Monthly Archives: February 2020

Books Acquired Recently

McPhee, John. Draft No. 4: On the Writing Process. 2017. New York: Farrar, Straus and Giroux, 2018.

I received a free copy of this book for filling out an online survey for the publisher. Hurray for free books!

Swarstad Johnson, Julie. Jumping the Pit. Georgetown, KY: Finishing Line Press, 2015.

I just recently read Swarstad Johnson’s full-length collection, Pennsylvania Furnace, and enjoyed it, so I decided to buy her first chapbook. She has another chapbook coming out later this year.

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Books Acquired Recently

Ahmed, Sara. Queer Phenomenology: Orientations, Objects, Others. Durham, NC: Duke University Press, 2006.

Anzaldúa, Gloria E. Light in the Dark/Luz En Lo Oscuro: Rewriting Identity, Spirituality, Reality. Ed. AnaLouise Keating. Durham, NC: Duke University Press, 2015.

One of the goals of my sabbatical is to continue to fill in the gaps in my queer reading. I bought Ahmed’s and Anzaldúa’s books to help me with this goal.

Bonilla, Yarimar, and Marisol LeBrón, eds. Aftershocks of Disaster: Puerto Rico Before and After the Storm. Chicago: Haymarket Books, 2019.

Another sabbatical goal is to read more about Latinx literature in general and within Puerto Rican studies specifically. This anthology along with González’s and Morales’s books are part of this reading.

Cheung, Theresa. The Dream Dictionary from A to Z: The Ultimate A-Z to Interpret the Secrets of Your Dreams. London: HarperCollins, 2019.

As I’ve been getting more into the tarot I’ve been thinking more about my dreams because some cards relate to them. I was not looking for a dream dictionary but the other day I walked into my local Barnes & Noble and this book was sitting in the entryway (which I normally never glance at when I walk into the store) and caught my eye, like it was calling me. I bought it immediately.

Chin-Tanner, Wendy. Anyone Will Tell You. Little Rock, AR: Sibling Rivalry Press, 2019.

Chin-Tanner gave a strong poetry reading at Utica College last week. I was happy to buy one of her books.

González, Christopher. Permissable Narratives: The Promise of Latino/a Literature. Columbus: Ohio State University Press, 2017.

Morales, Ed. Fantasy Island: Colonialism, Exploitation, and the Betrayal of Puerto Rico. New York: Bold Type Books, 2019.

Schaefer, Donovan O. Religious Affects: Animality, Evolution, and Power. Durham, NC: Duke University Press, 2015.

I am interested in affect theory and my work has been dialoguing with religious ideas more and more over the past year, so this book may be helpful for my thinking.

Swarstad Johnson, Julie. Pennsylvania Furnace. Greensboro, NC: Unicorn Press, 2019.

I met Swarstad Johnson this past weekend at the Cincinnati Mennonite Arts Festival, where she was one of the presenters. We had some good conversations and I enjoyed hearing her work. I was pleased to buy her book. It’s always exciting to discover new Mennonite writers!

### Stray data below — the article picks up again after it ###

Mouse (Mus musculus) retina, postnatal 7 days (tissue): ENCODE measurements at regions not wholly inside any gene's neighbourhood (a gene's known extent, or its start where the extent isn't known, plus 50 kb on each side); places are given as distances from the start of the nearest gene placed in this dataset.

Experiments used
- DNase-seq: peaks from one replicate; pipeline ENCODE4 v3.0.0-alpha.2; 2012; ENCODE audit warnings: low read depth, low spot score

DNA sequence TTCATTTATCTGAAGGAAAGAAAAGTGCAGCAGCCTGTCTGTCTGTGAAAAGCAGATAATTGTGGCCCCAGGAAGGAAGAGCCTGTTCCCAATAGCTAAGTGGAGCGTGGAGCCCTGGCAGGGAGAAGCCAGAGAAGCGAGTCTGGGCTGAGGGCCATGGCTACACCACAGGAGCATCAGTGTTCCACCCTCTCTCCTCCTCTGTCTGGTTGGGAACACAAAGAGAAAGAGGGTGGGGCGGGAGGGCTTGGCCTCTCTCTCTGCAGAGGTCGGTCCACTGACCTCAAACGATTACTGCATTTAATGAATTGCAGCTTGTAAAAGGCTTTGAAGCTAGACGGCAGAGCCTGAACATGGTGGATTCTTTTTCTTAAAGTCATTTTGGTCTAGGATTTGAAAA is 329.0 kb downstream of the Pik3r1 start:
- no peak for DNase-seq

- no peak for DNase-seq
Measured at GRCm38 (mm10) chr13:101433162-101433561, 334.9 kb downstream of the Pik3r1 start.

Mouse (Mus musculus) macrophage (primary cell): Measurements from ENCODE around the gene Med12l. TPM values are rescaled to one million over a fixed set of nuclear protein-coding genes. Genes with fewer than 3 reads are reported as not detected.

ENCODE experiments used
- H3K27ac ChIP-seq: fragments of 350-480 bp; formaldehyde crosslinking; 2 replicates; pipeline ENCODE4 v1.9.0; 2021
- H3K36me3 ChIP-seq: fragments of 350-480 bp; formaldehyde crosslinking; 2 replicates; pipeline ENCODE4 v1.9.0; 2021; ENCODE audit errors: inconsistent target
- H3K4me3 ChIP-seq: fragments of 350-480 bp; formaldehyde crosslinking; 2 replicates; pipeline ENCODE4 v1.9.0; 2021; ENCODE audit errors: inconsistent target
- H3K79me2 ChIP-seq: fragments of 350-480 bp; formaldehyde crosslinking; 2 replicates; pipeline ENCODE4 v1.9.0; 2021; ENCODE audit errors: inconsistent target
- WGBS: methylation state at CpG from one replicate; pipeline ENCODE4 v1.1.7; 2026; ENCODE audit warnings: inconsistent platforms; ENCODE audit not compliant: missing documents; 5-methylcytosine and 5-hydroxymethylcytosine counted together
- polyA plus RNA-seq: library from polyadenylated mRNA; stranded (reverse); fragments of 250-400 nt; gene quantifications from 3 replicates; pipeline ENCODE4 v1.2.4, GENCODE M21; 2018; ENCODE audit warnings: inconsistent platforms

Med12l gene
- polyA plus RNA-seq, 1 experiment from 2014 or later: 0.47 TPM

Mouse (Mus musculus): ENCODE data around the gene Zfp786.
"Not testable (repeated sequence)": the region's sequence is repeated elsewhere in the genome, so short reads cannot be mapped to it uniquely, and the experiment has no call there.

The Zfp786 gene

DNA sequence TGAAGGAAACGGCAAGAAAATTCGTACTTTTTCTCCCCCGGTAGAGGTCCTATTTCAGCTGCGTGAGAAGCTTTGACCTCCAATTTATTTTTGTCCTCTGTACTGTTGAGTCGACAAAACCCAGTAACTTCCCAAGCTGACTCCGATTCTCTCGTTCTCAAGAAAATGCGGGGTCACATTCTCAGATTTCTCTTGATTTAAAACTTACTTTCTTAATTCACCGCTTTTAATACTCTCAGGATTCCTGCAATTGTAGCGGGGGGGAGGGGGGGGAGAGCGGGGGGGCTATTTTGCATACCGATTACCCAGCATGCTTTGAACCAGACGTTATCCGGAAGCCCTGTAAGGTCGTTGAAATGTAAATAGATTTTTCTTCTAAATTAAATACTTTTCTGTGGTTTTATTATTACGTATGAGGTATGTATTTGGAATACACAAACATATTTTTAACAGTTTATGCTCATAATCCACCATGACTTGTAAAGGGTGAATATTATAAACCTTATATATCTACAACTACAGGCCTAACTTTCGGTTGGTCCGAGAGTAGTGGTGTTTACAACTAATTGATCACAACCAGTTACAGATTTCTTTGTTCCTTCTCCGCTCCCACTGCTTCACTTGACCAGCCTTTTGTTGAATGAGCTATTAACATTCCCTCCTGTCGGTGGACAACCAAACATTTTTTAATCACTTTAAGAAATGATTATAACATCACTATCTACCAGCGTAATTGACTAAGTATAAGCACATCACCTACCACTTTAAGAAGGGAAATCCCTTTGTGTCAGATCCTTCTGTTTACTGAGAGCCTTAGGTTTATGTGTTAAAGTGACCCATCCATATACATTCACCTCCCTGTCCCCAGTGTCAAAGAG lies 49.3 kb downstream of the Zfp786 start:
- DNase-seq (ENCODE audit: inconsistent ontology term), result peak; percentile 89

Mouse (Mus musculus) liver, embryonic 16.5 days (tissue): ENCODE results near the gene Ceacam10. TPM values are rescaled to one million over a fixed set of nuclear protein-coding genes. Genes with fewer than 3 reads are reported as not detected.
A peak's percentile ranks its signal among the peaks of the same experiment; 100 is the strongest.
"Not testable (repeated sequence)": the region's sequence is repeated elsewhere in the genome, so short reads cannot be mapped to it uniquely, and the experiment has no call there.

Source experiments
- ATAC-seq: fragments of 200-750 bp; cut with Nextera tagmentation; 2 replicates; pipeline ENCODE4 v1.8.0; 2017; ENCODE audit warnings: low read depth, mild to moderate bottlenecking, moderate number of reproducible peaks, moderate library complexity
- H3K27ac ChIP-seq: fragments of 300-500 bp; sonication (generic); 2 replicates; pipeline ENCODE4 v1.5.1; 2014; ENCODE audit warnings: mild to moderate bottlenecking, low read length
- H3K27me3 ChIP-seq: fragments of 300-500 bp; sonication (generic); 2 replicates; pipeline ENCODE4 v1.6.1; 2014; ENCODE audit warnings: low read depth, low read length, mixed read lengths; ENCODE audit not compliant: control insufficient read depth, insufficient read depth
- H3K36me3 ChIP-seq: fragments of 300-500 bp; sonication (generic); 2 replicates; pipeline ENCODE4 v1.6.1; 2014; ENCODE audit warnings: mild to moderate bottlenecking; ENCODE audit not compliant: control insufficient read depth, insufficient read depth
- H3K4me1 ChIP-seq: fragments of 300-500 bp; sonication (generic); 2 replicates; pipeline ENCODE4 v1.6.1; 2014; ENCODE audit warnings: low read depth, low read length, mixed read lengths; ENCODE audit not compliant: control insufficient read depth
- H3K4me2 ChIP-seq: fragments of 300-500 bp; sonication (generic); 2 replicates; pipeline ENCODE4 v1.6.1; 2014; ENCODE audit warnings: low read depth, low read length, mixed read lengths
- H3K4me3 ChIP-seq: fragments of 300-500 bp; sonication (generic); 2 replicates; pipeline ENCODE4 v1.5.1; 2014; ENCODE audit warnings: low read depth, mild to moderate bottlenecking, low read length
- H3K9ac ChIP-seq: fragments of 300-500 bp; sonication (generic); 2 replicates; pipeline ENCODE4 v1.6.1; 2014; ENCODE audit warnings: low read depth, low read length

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Sabbatical Productivity: January

I am on sabbatical this semester and have been keeping a list in my journal of the academic activities I engage in. This practice is partly for myself so that I make sure I am using the time productively and partly for my institution, which requires me to write a report about the sabbatical once it finishes. Here is a list of what I accomplished in January (along with the end of December after the Fall semester ended), generally in chronological order.

1. Wrote and submitted an invited abstract for a possible issue of Political Theology on Mennonite political theology.

2. Accepted an invitation to write an essay for a collection about new “Anabaptist Visions” and sent the editor a rough proposal for the essay’s topic.

3. Wrote and submitted an abstract for the 2020 Mennonite/s Writing conference.

4. Wrote a rough draft of a panel proposal (link here, and see number 14) for the 2021 MLA convention on Dungeons & Dragons.

5. Typed up the senryu I wrote between mid-October and the beginning of January.

6. Worked on revising my current book project (this continued throughout the month).

7. Asked two friends to read a draft of the book project and they both accepted.

8. Attended and presented at the 2020 MLA convention and got helpful feedback on my presentation.

9. Evaluated abstracts for the 2020 Mennonite/s Writing conference and worked with another member of the organizing committee on a draft conference program. Read a few late abstracts throughout the month.

10. Updated the Mennonite/s Writing in the U.S. Bibliography.

11. Compiled a list of authors who have published books with Pinchpenny Press (including myself!) who are currently involved in the Mennonite literary scene for the upcoming Pinchpenny anniversary celebration.

12. Emailed a fellow Mennonite literary critic working on a paper about David Bergen, who I have written about (see section 3).

13. Began prepping a new course for the Fall 2020 semester, Latinx Literature.

14. Talked with a colleague about co-facilitating the 2021 MLA convention panel on Dungeons & Dragons mentioned in number 4, agreed to do so, and submitted the Call for Papers.

15. Looked at other 2021 MLA CFPs and made notes on which panels I might want to submit abstracts to.


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